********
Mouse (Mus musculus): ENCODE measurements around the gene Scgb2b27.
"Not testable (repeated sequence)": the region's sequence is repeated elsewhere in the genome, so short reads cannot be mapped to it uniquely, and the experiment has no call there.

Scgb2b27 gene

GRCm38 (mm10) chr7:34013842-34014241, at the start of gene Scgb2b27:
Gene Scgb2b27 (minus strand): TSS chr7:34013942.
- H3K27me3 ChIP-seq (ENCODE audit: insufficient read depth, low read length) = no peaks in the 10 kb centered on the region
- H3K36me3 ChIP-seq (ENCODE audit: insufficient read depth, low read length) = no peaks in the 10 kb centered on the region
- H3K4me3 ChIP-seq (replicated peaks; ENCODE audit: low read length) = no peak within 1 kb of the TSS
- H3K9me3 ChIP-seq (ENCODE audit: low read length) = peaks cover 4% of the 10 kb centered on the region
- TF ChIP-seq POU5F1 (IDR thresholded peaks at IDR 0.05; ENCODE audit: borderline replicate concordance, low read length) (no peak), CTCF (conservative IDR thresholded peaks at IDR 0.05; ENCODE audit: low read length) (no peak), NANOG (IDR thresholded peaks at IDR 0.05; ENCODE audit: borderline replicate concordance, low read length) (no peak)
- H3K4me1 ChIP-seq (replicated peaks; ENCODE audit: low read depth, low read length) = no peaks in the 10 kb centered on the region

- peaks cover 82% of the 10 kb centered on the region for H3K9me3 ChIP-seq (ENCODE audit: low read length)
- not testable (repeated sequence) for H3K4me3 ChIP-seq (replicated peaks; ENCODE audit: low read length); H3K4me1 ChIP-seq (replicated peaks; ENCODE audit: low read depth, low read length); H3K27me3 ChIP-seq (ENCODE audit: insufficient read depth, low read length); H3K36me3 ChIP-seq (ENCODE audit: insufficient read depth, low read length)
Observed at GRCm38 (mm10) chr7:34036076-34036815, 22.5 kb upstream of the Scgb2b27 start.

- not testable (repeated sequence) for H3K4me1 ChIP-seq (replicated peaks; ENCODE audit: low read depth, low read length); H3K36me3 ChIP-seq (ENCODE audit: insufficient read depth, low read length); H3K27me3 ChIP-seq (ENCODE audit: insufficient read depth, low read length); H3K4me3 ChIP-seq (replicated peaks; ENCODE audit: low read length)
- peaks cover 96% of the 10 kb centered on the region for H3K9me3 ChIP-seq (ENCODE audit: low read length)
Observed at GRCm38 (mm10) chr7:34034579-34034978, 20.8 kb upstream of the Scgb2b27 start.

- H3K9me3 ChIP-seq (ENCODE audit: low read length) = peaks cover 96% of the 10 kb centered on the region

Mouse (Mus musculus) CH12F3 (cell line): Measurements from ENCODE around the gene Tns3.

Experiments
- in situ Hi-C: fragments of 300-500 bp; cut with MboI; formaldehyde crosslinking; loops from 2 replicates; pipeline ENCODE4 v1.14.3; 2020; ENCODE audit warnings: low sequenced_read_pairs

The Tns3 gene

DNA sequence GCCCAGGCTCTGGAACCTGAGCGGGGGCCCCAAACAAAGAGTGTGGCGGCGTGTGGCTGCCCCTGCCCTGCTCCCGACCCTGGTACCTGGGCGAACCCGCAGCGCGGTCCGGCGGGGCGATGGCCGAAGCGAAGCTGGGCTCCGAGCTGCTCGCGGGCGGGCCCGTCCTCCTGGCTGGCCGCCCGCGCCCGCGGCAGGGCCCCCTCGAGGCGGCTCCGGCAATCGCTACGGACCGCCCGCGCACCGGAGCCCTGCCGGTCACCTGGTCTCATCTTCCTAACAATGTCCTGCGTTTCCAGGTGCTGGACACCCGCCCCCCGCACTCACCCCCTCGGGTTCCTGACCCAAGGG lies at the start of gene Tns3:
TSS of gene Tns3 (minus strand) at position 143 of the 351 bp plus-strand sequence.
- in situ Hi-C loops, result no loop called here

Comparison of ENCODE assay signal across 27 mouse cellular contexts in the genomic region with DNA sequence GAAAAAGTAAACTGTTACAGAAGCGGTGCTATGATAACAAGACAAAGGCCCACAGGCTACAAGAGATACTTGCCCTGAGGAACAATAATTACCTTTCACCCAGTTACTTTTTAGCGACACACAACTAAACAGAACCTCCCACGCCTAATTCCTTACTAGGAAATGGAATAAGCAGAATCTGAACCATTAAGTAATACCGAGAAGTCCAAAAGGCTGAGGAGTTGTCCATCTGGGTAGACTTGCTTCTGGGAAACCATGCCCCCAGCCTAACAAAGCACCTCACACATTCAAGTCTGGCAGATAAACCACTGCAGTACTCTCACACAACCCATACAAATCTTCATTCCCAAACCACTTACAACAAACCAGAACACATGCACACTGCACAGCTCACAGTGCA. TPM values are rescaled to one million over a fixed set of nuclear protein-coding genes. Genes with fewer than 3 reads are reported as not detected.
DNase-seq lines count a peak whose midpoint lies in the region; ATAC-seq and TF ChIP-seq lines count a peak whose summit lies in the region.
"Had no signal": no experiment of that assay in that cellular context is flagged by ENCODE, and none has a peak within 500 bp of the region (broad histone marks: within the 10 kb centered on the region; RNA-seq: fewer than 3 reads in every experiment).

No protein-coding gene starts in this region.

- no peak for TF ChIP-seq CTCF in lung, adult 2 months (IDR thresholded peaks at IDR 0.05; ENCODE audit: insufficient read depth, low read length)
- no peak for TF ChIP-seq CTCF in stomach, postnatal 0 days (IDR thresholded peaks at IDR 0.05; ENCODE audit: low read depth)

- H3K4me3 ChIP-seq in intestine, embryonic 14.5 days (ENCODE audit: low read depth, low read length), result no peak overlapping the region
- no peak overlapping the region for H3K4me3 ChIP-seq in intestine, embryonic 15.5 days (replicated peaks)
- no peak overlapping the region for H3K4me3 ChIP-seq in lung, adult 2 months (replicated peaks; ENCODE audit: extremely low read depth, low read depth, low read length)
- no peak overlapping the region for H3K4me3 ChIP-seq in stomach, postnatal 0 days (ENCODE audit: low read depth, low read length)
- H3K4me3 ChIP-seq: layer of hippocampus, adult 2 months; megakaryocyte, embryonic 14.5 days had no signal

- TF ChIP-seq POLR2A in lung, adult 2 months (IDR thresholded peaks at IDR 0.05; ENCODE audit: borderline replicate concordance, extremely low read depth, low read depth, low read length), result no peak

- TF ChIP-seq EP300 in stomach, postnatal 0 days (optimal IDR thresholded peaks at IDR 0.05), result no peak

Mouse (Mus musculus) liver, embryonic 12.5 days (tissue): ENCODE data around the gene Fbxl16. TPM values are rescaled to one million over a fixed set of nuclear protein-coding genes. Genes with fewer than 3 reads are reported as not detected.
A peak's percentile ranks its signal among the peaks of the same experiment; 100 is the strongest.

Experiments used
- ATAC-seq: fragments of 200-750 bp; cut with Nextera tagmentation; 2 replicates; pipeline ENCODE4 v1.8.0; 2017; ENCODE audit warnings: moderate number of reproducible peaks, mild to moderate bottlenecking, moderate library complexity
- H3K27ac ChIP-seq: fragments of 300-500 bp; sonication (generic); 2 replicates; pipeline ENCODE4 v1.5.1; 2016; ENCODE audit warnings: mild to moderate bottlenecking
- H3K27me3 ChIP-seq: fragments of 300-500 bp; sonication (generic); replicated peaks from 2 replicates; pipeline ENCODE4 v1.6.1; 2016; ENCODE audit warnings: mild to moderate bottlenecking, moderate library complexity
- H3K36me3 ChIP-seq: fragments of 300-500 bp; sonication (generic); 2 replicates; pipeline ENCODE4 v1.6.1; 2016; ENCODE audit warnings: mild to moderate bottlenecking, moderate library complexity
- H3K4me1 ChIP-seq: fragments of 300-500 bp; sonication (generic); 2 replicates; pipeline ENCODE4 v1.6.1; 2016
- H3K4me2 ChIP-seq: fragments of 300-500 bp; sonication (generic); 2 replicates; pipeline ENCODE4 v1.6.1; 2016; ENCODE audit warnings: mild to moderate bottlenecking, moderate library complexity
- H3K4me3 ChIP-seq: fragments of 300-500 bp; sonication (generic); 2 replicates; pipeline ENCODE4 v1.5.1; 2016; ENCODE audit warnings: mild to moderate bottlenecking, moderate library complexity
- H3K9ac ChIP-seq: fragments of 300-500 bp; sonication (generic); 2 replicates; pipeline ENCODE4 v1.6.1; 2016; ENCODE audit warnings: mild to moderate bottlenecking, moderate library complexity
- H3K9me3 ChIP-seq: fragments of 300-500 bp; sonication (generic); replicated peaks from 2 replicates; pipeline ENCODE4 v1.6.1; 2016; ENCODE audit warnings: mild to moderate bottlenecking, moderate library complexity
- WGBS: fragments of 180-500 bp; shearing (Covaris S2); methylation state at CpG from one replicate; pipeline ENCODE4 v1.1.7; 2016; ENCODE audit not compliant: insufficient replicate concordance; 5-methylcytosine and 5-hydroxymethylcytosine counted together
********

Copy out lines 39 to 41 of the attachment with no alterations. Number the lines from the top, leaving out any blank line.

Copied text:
Mouse (Mus musculus) liver, embryonic 12.5 days (tissue): ENCODE data around the gene Fbxl16. TPM values are rescaled to one million over a fixed set of nuclear protein-coding genes. Genes with fewer than 3 reads are reported as not detected.
A peak's percentile ranks its signal among the peaks of the same experiment; 100 is the strongest.

Experiments used